Three or four time during my years of visiting Florence/Firenze, I’ve been driven by friends out of the city. There are places unreachable by train, bicycle, or easy autobus. The restaurant called Bibe’s is one of them. In the direction of Rome, passing through the Porta Romana, toward Galluzzo, the road to Bibe’s curves sharply down toward the river Greve. In Bibe’s garden frogs croak so loudly as to almost drown out the traffic, but in fact, there isn’t much traffic. Everyone who wanted to arrive sits on long tables in one of the many rooms hung with paintings from appreciative visitors. Or as I’ve always done, pull up metal chairs under flaring torches under the trees.
In 1937, the famous Italian poet and Nobel prize winner, Eugenio Montale visited Bibe’s and wrote a charming little poem to the host and hostess, parents of the current owner. It’s one of my favorite poems which I’ve mastered in Italian (truly penetrating a poem in another language is very difficult–no translation does justice to the nuances and sounds of the original. Nor would I in the next century grasp all the echoes that these lines created for Montale and his hosts).
The poem is titled “Bibe al Ponte dell’Asse.” Or Bibe, at the bridge of the Asse. (Don’t ask me why the bridge is called this since the river below it is the Greve. Or at least I think it is.) I’ll give you each line first in Italian, then my thoughts about translating it.
1. Bibe, ospite lieve, la bruna tua reginetta di Saba
Addressing Bibe, ospite meaning host and lieve meaning slight, but also echoing lieto/cheerful, moving on to la bruna, meaning a dark-haired woman and dubbing her Bibe’s reginetta di Saba or little queen of Sheba, or little queen of the Sabines, an ancient local tribe–think of the famous art historical subject: The Rape of the Sabine Women…
2. mesce sorrisi e Rufina di quattordici gradi
She mixes smiles and a country wine called Rufina to the 14th grade, which suggests its intensity,
3. Si vede in basso riluccere la terra fra gli aceri radi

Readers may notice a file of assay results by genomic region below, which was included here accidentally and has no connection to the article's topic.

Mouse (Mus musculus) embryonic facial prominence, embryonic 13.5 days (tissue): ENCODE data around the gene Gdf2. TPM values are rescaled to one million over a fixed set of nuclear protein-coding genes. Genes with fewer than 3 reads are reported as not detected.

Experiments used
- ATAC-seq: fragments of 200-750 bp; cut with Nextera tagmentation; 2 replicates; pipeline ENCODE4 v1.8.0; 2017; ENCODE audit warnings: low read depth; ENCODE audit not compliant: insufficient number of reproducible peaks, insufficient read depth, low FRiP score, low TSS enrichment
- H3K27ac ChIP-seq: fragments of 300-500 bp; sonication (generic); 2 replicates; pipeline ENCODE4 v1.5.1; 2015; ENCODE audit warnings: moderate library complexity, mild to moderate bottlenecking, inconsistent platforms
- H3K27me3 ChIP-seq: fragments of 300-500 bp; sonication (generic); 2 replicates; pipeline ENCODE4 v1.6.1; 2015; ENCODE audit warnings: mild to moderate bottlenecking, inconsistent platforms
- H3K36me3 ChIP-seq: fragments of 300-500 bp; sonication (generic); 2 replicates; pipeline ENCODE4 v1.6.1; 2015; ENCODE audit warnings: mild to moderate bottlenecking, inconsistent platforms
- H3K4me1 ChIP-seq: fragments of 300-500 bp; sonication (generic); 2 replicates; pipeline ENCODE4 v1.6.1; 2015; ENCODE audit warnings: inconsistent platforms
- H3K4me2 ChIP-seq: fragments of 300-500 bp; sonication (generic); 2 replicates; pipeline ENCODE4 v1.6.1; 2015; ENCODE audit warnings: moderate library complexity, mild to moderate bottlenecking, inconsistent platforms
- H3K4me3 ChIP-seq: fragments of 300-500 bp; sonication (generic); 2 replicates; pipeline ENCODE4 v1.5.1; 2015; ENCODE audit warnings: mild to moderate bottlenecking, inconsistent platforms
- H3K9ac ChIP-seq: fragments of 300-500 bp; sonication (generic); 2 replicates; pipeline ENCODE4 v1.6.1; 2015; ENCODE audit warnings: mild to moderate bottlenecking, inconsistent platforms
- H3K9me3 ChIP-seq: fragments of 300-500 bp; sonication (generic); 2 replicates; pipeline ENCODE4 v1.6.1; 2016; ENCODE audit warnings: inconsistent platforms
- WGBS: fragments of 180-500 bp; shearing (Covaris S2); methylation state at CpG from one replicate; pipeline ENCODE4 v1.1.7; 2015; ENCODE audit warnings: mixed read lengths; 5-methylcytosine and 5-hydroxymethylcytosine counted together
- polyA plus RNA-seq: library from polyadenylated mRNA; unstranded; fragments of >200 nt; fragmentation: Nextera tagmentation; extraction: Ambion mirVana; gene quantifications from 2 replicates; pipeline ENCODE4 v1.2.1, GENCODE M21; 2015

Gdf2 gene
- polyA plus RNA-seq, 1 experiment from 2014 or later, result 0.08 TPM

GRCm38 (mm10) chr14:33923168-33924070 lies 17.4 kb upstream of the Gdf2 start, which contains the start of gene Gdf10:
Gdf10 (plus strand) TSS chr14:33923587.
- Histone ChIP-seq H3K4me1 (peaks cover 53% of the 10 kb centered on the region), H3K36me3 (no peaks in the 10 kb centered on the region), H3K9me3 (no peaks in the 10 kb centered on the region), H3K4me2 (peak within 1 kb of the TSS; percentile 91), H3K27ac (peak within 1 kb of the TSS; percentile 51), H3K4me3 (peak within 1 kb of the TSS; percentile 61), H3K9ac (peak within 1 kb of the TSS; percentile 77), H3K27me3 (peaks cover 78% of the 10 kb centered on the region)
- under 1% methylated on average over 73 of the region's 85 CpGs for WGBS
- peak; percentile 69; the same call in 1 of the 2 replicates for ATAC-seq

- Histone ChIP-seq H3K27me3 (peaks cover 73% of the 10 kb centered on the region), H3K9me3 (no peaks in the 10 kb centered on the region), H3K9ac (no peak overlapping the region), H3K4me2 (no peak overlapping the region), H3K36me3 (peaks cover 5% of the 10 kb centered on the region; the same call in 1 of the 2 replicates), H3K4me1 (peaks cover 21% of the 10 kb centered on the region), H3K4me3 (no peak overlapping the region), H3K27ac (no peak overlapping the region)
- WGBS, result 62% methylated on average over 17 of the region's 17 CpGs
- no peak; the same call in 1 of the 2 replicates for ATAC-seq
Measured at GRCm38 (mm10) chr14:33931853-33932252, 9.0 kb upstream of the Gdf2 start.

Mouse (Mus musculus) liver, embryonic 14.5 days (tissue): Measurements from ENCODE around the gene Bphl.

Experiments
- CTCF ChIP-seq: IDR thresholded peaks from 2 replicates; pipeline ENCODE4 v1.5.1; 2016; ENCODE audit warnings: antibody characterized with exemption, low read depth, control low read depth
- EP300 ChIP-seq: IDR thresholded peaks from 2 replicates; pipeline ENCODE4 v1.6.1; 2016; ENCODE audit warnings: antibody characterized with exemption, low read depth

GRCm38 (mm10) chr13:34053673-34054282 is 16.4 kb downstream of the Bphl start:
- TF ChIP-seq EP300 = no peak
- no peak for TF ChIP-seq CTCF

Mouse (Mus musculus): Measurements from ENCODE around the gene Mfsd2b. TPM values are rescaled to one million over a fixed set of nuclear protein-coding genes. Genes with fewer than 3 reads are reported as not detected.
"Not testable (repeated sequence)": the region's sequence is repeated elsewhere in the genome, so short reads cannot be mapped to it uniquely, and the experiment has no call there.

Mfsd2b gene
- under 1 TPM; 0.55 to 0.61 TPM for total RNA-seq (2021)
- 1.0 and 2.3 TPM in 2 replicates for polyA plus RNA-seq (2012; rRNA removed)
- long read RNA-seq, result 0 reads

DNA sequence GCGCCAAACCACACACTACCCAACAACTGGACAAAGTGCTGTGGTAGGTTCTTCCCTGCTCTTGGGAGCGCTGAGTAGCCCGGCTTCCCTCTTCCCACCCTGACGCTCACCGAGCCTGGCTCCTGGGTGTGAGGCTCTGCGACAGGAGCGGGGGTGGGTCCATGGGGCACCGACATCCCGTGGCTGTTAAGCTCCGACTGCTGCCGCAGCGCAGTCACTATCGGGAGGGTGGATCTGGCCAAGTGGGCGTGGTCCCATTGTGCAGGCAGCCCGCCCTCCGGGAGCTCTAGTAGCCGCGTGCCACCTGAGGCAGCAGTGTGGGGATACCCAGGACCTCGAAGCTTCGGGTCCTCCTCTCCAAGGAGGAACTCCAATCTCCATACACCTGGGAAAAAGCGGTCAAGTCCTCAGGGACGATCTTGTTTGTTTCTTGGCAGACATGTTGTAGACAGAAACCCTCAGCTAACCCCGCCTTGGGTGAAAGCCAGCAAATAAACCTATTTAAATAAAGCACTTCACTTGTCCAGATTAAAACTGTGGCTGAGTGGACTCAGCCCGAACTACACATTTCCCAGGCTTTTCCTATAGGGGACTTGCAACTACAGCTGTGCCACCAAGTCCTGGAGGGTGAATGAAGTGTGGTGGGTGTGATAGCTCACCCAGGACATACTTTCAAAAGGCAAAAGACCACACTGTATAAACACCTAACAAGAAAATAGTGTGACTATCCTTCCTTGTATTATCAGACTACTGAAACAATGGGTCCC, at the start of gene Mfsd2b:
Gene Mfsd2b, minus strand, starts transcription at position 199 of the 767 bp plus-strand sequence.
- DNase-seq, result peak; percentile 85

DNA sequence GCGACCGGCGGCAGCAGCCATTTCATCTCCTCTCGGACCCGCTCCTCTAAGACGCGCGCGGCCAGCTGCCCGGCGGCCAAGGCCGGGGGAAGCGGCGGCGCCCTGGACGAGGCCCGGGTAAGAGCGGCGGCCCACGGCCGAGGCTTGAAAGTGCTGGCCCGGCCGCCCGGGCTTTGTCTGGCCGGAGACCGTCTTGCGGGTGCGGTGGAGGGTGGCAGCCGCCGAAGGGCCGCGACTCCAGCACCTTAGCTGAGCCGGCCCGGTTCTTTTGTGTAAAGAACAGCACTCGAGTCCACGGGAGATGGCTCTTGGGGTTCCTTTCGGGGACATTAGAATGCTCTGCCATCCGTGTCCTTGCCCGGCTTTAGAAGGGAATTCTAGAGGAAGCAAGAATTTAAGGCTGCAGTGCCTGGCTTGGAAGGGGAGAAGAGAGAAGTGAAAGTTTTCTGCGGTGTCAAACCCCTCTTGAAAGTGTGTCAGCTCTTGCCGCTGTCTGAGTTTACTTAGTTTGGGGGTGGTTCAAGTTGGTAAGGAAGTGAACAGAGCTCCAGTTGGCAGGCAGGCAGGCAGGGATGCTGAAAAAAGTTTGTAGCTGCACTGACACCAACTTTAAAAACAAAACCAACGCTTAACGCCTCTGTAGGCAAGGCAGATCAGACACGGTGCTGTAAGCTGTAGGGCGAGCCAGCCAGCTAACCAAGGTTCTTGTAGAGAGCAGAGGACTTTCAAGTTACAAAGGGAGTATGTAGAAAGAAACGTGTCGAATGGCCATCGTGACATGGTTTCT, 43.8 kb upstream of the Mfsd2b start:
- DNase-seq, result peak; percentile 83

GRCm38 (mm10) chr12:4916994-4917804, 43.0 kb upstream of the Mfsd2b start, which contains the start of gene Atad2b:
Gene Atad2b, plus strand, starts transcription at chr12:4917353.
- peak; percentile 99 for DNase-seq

You see below how the earth (terra) is relighted, literally riluccere, luce being light, among the scattered maples. I imagine Montale means that the river light bounces up onto the flickering maple leaves which then recast the light onto the ground.
4. E un bimbo curva la canna sul gomito della Greve
And a small child/bimbo (before the word was adopted in English for a saucy dame) curves his cane fishing pole over the elbow/gomito of the Greve.
Several of the charms of this poem in Italian are its mix of sounds which to my ear suggest flickering light: the “i’s” and “a’s” playing off each other, the rhymes within lines–Italian is veritably stuffed with rhyming sounds since almost all its words end in vowels which chime against the consonants. Montale mixes these rich sounds in an easy rhythm which flows with his attention from the bar and its Rufina and hostess down to the river light flickering from maple leaves and finally to the still silhouette of the child with its cane pole, ending as the elbow of the river carries us away.
Here is the poem without interruption:
Bibe, al Ponte dell’Asse
Bibe, ospite lieve, la bruna tua reginetta di Saba
mesce sorrisi e Rufina di quattordici gradi.
Si vede in basso rilucere la terra fra gli aceri radi
E un bimbo curva la canna sul gomito delle Greve.
Eugenio Montale 1937
All this is printed on a charming card beneath a sketch of Bibe’s–it’s one of my most treasured mementos of Florence.